If we consider the benefits of disclosure, many positive aspects may be mentioned. One of the most important – elimination of the possible conflict of interest between the revealed funder and other parties of the process, support of justice by providing the weaker party with an opportunity for defence, rise of economy by boosting the investment industry and, the last but not least, changing the negative approach towards the mechanism of TPF.

Australian experience shows the following: it is confirmed statistically that the cases being funded by the TPF are less likely to be reversed and are more citied in the scientific researches. The reason behind that is the funder himself, who assesses the case thoroughly with selecting the lawsuits that have prediction of winning at least of 70%.[27] It may sound as an exaggeration, but the TPF will be a story of success because it deals with successful cases in the matters of the trustful parties, reliable panel of arbitrators etc. Thus, there is no reason for the funder to hide in the shade. The presence of the investments should be considered as an indication of quality mark.

These day, it is no longer a problem to get the side funding which was previously called maintenance or champerty in common law practise and was prohibited by most of the States.[28] Such definition traces back to the medieval ages aiming against fraudulent practices of high figures intermeddling into the court procedures.[29] The justification against that was straightforward: no gambling should be done when the justice is dispensed

Thus, no medieval practices are applied any more. There are many instruments available in order to indicate the fraud rather than prohibiting the whole industry based on the “once and for all” principle. Both parties of the process are free to get the funding; the only matter is to check whether it does not influence the arbitration process in a negative manner. A good way to ensure this is to come up with an update of institutional rules, which is already on its way. Even more, the author suggests to consider the opportunity of creating the new treaty –  the New York Convention II [30]aimed to facilitate this sphere and other potential fields lacking the uniformity in regulation. Such proposal will become a new chapter and logical continuation of the original Convention.  Additionally, it as a chance to power up the positive influence over the arbitration industry while sticking to the uniformity principle.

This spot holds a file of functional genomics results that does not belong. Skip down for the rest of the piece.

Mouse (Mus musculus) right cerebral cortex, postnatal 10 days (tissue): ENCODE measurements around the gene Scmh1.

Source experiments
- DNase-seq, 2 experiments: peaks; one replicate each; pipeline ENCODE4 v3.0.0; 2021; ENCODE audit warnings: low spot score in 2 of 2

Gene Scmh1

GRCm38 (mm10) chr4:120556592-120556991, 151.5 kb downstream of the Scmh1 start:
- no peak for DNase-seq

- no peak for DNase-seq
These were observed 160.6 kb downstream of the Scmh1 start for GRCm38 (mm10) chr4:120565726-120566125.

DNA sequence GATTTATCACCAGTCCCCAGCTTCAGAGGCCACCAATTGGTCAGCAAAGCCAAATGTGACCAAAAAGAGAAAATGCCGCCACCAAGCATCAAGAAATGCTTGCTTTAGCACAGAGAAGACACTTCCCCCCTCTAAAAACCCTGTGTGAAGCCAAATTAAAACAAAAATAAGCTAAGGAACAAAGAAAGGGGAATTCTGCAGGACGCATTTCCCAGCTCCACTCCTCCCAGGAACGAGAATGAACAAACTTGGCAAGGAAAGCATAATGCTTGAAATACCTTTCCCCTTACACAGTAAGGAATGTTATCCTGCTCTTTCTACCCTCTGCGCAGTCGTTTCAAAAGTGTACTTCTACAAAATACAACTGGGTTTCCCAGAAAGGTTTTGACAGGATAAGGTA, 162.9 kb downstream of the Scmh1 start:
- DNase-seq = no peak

The pro argument of proposing the New York Convention II is the interest of the states to become signatories due to purely economic reason. It may sound harsh, however it is a proven fact that majority, if not all signatory states follow the New York Convention 1958 impeccably. Even such a big player at the international arena as Russia, which at times is not willing to implement he decisions of the European Court of Human Rights[31], strictly follows the New York Convention 1958 on the matters of arbitration. The reason for that is simple – the money matter makes its influence. It is in the best interests of every state to create good conditions for arbitration in order to gain from that. Unlike, for example, the Convention on Human Rights[32] which brings to the State nothing but the economic loss.[33]

The same mechanism of “money reason” was put before and should be inserted into the fundaments of the new international treaty again. This will unify the rules on third-party funding in international commercial arbitration, and provide with the useful method of regulating the TPF industry.

What are the negative sides? While deciding, the arbitrator may put an obligation to cover the security costs by the funder, despite the mentioned already fact, that the funder is not a party of the process in a strictly legal sense. This pushes the investors to go behind the “curtain” of privacy clauses, again. Such fears have been offset by the recent cases. In Kardassopoulos v. Georgia case of 2010, it was confirmed by the arbitrators that the funder should cover no security costs[34]. However, it is quite complicated to change the overall attitude of the funders[35] just by a handful of cases. What needs to be addressed in here is the solid assurance of preventive clauses being put into arbitration rules of particular institutions confirming such approach.